The founders of a new charitable organization want to eliminate barriers to getting involved in sports for Bulkley Valley youth.
Bulkley Valley Youth Sport Foundation (BVYSF) co-founder Jordie Hutchinson explained he and Philippe Bernier drew from the success and lasting legacy of the Bulkley Valley Community Foundation and Bulkley Valley Health Foundation as inspiration for their organization.
“We want to replicate that, but really with a focus on sport and youth in sport,” he said. “The primary mission is to provide access for youth in financial need to do outdoor activities in sports and recreation.”
The BVYSF has actually been in the works for some time. Organized in 2019, the foundation received seed funding from the Bulkley Valley Credit Union just before COVID-19 hit in February 2020.
Plans for a splashy launch have been on hold since, but the board, consisting of Hutchinson and Bernier along with Troy Van Damme and Chris Gleddie have used the intervening time to achieve some major goals. Primary among those was to garner charitable status with the Canada Revenue Agency (CRA), which they got in December 2020.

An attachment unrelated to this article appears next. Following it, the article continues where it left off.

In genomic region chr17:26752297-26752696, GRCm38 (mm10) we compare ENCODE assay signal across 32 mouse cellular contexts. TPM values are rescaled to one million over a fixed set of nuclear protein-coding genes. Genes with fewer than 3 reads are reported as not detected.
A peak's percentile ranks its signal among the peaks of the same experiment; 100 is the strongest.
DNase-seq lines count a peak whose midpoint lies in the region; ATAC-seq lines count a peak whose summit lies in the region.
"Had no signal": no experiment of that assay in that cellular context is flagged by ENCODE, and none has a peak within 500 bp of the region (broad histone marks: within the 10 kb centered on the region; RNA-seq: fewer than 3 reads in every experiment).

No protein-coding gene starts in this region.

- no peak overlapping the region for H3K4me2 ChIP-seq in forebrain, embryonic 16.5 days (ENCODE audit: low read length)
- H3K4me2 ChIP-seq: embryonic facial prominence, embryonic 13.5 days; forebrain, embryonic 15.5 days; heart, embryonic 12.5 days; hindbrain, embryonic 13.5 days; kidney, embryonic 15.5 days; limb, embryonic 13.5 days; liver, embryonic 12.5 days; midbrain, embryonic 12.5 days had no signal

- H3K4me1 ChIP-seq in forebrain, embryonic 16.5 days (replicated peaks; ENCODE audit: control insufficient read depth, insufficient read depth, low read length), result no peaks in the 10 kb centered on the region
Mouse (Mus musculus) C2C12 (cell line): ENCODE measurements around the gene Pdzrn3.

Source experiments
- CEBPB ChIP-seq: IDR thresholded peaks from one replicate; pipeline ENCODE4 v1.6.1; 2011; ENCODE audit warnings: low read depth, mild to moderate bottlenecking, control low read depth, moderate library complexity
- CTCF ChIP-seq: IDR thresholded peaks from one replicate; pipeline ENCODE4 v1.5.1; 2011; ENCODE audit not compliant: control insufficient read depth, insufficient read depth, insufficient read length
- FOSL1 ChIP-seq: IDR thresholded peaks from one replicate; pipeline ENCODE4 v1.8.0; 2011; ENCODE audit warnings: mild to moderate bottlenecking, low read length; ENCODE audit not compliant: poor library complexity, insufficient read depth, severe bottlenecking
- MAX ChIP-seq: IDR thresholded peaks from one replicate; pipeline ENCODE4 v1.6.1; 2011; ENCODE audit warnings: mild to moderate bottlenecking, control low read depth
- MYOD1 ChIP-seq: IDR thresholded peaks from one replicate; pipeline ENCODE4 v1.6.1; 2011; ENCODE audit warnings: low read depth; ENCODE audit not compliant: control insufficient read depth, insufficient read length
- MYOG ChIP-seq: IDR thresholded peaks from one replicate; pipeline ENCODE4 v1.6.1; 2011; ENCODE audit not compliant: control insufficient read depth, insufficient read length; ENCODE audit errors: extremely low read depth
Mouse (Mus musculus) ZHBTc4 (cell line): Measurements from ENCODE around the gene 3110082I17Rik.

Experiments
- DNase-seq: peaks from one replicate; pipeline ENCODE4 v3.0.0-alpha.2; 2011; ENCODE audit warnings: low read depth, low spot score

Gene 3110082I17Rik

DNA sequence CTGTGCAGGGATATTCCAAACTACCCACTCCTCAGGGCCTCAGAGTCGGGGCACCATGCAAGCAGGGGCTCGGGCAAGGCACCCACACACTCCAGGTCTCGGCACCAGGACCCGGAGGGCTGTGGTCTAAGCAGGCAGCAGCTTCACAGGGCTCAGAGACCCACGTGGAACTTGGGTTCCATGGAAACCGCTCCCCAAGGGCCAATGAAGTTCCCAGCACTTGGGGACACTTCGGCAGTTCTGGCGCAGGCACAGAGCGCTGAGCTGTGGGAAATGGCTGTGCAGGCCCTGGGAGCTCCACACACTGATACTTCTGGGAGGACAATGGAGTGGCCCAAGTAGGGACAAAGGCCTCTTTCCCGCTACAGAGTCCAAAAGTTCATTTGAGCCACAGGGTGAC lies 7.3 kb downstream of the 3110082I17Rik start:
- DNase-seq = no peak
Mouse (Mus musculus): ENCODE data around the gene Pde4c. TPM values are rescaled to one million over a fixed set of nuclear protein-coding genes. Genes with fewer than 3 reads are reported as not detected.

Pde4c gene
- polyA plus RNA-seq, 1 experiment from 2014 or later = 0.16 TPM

They were also able to bring on two high-profile sports ambassadors to the foundation. Daniel Imhof and Dan Hamhuis were both raised in Smithers and have both recently returned to the valley following very successful professional careers in soccer and hockey respectively.
The BVYSF is currently waiting for things to fully open up again before planning any major events, but has been active in other minor ways.
This spring, for example, they were able to purchase nine sets of kids’ golf clubs that any child can sign out from the pro shop at the Smithers Golf and Country Club to try out the game without the costs associated with buying or renting.
The foundation is currently applying for funding from various granting agencies and looking for community partners and individual donors to set up their own granting program.
“The idea really, is individual youth with demonstrated financial need will be able to apply and the money dispersed to them to help them get access,” Hutchinson said.
Future plans also include the possibility of developing larger legacy projects that would benefit community youth.